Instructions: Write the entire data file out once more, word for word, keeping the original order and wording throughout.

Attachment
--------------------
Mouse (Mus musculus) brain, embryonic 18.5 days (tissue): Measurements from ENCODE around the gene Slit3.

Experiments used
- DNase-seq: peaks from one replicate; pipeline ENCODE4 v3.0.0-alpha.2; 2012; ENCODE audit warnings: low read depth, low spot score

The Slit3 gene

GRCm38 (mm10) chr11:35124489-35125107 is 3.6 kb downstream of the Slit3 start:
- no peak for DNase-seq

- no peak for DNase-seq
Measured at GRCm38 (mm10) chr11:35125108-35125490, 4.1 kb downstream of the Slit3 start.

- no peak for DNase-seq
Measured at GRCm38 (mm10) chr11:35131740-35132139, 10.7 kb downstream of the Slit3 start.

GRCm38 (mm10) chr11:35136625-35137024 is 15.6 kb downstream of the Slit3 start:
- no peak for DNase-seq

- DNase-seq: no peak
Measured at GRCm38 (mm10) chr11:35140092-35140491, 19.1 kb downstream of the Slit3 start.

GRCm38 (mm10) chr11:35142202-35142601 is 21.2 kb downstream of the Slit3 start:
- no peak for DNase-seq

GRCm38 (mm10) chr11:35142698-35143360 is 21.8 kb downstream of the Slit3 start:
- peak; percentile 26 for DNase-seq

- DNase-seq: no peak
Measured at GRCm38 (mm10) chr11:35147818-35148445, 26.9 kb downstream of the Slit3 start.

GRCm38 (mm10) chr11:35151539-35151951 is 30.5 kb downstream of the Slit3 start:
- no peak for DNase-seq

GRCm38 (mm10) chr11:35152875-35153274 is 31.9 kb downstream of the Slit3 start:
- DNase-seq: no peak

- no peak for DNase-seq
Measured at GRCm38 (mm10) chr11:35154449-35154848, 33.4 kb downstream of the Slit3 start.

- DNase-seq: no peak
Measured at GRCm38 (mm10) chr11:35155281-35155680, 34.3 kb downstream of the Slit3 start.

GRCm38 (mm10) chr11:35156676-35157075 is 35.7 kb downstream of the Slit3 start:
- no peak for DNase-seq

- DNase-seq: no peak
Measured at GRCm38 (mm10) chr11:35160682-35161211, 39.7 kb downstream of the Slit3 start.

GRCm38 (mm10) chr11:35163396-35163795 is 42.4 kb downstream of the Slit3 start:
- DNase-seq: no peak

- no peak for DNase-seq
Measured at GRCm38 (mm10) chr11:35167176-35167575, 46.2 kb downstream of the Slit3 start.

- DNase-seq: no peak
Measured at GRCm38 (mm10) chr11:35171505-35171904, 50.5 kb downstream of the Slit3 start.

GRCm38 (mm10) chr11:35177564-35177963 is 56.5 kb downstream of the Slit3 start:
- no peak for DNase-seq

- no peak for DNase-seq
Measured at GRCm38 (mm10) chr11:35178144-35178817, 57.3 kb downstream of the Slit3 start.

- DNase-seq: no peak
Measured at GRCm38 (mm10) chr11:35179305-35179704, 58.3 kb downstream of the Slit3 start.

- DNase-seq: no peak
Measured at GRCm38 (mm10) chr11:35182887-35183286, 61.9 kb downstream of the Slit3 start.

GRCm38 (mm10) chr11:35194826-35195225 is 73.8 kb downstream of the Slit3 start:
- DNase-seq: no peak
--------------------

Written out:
Mouse (Mus musculus) brain, embryonic 18.5 days (tissue): Measurements from ENCODE around the gene Slit3.

Experiments used
- DNase-seq: peaks from one replicate; pipeline ENCODE4 v3.0.0-alpha.2; 2012; ENCODE audit warnings: low read depth, low spot score

The Slit3 gene

GRCm38 (mm10) chr11:35124489-35125107 is 3.6 kb downstream of the Slit3 start:
- no peak for DNase-seq

- no peak for DNase-seq
Measured at GRCm38 (mm10) chr11:35125108-35125490, 4.1 kb downstream of the Slit3 start.

- no peak for DNase-seq
Measured at GRCm38 (mm10) chr11:35131740-35132139, 10.7 kb downstream of the Slit3 start.

GRCm38 (mm10) chr11:35136625-35137024 is 15.6 kb downstream of the Slit3 start:
- no peak for DNase-seq

- DNase-seq: no peak
Measured at GRCm38 (mm10) chr11:35140092-35140491, 19.1 kb downstream of the Slit3 start.

GRCm38 (mm10) chr11:35142202-35142601 is 21.2 kb downstream of the Slit3 start:
- no peak for DNase-seq

GRCm38 (mm10) chr11:35142698-35143360 is 21.8 kb downstream of the Slit3 start:
- peak; percentile 26 for DNase-seq

- DNase-seq: no peak
Measured at GRCm38 (mm10) chr11:35147818-35148445, 26.9 kb downstream of the Slit3 start.

GRCm38 (mm10) chr11:35151539-35151951 is 30.5 kb downstream of the Slit3 start:
- no peak for DNase-seq

GRCm38 (mm10) chr11:35152875-35153274 is 31.9 kb downstream of the Slit3 start:
- DNase-seq: no peak

- no peak for DNase-seq
Measured at GRCm38 (mm10) chr11:35154449-35154848, 33.4 kb downstream of the Slit3 start.

- DNase-seq: no peak
Measured at GRCm38 (mm10) chr11:35155281-35155680, 34.3 kb downstream of the Slit3 start.

GRCm38 (mm10) chr11:35156676-35157075 is 35.7 kb downstream of the Slit3 start:
- no peak for DNase-seq

- DNase-seq: no peak
Measured at GRCm38 (mm10) chr11:35160682-35161211, 39.7 kb downstream of the Slit3 start.

GRCm38 (mm10) chr11:35163396-35163795 is 42.4 kb downstream of the Slit3 start:
- DNase-seq: no peak

- no peak for DNase-seq
Measured at GRCm38 (mm10) chr11:35167176-35167575, 46.2 kb downstream of the Slit3 start.

- DNase-seq: no peak
Measured at GRCm38 (mm10) chr11:35171505-35171904, 50.5 kb downstream of the Slit3 start.

GRCm38 (mm10) chr11:35177564-35177963 is 56.5 kb downstream of the Slit3 start:
- no peak for DNase-seq

- no peak for DNase-seq
Measured at GRCm38 (mm10) chr11:35178144-35178817, 57.3 kb downstream of the Slit3 start.

- DNase-seq: no peak
Measured at GRCm38 (mm10) chr11:35179305-35179704, 58.3 kb downstream of the Slit3 start.

- DNase-seq: no peak
Measured at GRCm38 (mm10) chr11:35182887-35183286, 61.9 kb downstream of the Slit3 start.

GRCm38 (mm10) chr11:35194826-35195225 is 73.8 kb downstream of the Slit3 start:
- DNase-seq: no peak